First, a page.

A GOLDSWORTH Park resident is still reeling from what could have been a fatal crash, and fears that next time someone else may not be so lucky.
Diana Bell, who is 60 next month, had been riding mopeds for 43 years and never had an accident. However, on August 27, when she drove out of Denton Way and on to the Robin Hood Roundabout, she was startled to see a car hurtling straight at her from Amstel Way.
The next thing she remembers was coming to, surrounded by a crowd of people. She was rushed to St Peter’s Hospital suffering from a punctured lung, nine crushed ribs, heavy bruising and grazes to her knees and elbow, large cuts around her mouth for which she needed stitches, and concussion.
She had to stay on the Surgical High-Dependency Ward for four days until she was allowed to go home to continue her recovery.
Diana said: “The worse problem has been the concussion. I still keep getting really dizzy so can’t be left on my own. It was such a shock and so frightening. I will never be able to ride a moped again. I keep having visions of this red car coming right at me.
“Luckily the driver, who had a child in the car, had slowed down. She didn’t see me but she could have been going a lot faster and I could have been killed. I didn’t want to prosecute her, though. She was very upset and distressed.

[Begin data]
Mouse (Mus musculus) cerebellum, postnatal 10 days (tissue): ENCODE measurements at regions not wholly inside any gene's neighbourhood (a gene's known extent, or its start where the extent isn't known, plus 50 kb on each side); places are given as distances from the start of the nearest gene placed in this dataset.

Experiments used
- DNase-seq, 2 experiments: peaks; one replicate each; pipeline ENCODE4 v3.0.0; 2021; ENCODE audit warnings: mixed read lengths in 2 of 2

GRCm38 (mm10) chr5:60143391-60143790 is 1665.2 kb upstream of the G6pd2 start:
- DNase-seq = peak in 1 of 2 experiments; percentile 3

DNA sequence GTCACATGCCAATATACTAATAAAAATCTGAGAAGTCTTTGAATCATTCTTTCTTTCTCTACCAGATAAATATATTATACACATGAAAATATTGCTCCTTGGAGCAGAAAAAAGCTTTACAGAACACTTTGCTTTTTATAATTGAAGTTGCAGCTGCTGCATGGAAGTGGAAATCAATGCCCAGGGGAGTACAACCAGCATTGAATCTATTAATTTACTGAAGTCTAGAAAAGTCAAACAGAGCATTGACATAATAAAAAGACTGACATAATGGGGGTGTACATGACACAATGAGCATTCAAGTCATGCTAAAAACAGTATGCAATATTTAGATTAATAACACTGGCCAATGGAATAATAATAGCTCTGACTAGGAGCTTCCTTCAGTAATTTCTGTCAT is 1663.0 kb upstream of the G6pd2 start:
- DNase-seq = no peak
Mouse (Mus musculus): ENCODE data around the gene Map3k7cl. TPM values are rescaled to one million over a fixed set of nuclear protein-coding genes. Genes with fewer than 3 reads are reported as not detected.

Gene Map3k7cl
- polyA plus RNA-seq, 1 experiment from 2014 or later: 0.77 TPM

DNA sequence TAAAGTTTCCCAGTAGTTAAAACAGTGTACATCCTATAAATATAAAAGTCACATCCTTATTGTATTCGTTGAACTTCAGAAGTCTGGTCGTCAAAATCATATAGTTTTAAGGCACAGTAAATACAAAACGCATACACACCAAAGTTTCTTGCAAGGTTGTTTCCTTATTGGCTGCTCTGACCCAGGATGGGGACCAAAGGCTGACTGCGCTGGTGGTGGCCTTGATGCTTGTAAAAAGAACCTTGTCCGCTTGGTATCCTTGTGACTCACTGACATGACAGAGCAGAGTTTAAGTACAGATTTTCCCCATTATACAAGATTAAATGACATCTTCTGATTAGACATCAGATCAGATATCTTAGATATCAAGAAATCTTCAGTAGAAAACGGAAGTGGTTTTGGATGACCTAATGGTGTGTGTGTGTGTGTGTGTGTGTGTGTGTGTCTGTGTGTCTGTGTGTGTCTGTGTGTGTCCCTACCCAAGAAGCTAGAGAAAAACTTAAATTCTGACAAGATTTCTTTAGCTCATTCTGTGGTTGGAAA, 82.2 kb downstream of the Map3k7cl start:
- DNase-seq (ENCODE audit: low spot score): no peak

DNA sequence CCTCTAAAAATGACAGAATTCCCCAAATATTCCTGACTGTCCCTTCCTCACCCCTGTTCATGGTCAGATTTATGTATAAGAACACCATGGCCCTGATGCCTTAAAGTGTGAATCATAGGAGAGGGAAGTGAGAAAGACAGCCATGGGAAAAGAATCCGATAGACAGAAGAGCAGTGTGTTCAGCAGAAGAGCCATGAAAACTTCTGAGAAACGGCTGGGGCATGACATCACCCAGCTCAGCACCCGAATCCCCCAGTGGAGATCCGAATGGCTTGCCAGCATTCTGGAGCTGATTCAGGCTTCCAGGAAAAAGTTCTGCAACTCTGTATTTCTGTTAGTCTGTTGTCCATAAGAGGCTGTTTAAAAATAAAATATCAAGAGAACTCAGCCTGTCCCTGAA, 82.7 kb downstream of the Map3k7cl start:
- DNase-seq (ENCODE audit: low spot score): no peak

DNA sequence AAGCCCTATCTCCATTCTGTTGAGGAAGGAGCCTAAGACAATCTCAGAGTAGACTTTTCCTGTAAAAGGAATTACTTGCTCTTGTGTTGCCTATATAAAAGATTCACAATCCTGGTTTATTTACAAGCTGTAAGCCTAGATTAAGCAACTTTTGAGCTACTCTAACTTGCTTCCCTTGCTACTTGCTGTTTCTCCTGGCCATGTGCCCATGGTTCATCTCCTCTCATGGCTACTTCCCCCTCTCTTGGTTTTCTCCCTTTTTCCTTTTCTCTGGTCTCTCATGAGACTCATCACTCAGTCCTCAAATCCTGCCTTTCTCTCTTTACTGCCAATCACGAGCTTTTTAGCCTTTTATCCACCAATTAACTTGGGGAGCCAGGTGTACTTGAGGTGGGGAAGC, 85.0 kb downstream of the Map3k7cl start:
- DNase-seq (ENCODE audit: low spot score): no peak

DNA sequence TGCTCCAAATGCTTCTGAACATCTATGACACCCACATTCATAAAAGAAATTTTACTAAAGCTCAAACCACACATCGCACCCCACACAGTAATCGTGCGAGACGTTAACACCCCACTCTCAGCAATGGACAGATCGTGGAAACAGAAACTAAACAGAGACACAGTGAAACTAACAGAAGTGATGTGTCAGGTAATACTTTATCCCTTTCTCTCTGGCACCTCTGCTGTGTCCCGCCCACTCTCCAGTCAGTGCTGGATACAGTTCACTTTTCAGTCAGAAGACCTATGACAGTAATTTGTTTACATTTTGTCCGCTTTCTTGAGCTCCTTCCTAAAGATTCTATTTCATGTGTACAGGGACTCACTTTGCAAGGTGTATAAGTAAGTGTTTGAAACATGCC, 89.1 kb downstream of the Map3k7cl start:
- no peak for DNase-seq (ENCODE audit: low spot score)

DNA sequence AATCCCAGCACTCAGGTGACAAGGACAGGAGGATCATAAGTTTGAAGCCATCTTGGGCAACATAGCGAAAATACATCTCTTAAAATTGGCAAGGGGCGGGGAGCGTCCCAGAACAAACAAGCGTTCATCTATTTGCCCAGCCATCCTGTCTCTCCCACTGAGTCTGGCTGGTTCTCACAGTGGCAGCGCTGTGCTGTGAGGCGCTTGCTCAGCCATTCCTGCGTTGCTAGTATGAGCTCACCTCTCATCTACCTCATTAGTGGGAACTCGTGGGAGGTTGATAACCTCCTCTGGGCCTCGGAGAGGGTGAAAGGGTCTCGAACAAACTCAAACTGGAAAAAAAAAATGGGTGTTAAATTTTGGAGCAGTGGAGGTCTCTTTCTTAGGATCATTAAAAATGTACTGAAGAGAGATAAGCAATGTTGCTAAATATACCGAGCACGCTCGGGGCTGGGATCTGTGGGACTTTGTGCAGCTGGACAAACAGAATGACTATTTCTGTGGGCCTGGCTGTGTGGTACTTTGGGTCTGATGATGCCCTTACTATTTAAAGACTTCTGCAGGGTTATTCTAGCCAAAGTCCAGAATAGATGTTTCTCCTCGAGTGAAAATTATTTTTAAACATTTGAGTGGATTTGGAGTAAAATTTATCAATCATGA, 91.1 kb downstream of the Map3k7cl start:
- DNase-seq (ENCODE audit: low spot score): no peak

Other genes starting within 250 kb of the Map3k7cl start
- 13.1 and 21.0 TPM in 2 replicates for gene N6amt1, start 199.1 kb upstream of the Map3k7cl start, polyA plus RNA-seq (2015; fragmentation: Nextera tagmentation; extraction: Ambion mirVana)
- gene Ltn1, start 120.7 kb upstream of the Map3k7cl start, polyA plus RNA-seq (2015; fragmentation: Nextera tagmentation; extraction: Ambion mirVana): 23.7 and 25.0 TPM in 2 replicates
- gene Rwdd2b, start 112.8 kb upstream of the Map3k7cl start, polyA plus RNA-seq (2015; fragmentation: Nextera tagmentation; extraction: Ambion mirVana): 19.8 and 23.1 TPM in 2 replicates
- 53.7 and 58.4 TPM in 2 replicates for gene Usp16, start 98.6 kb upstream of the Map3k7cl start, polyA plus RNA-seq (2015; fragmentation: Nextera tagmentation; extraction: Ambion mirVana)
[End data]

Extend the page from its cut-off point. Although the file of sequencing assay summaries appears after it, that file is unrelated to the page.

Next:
“I think she’ll be more careful in future. The reason I’ve never driven a car is because I’m afraid of hurting someone. That’s why I drove a moped. Until now, I hadn’t had an accident in 43 years – I was always very careful.
“However, I have had a number of near misses on that roundabout. I think it is so dangerous. I worry about all the children who walk to The Winston Churchill School from Goldsworth Park – their crossing is just by the roundabout and cars go so fast off there.”
At the time of the accident, Diana had been taking her regular trip from her home in Knightswood to Knaphill to feed her poorly horse, Tubby, who lives in Warbury Lane. She also has a dog called Amber.
Diana said: “The accident has really affected my whole life. Luckily the landowners have been feeding Tubby, but he’s 29-years-old and not well, and I can’t get to see him yet.
“My sister looked after the dog and the people at St Andrew’s Church have been brilliant – helping out and taking Amber for walks. I can’t thank them enough. I suppose I’m lucky to be alive, really.”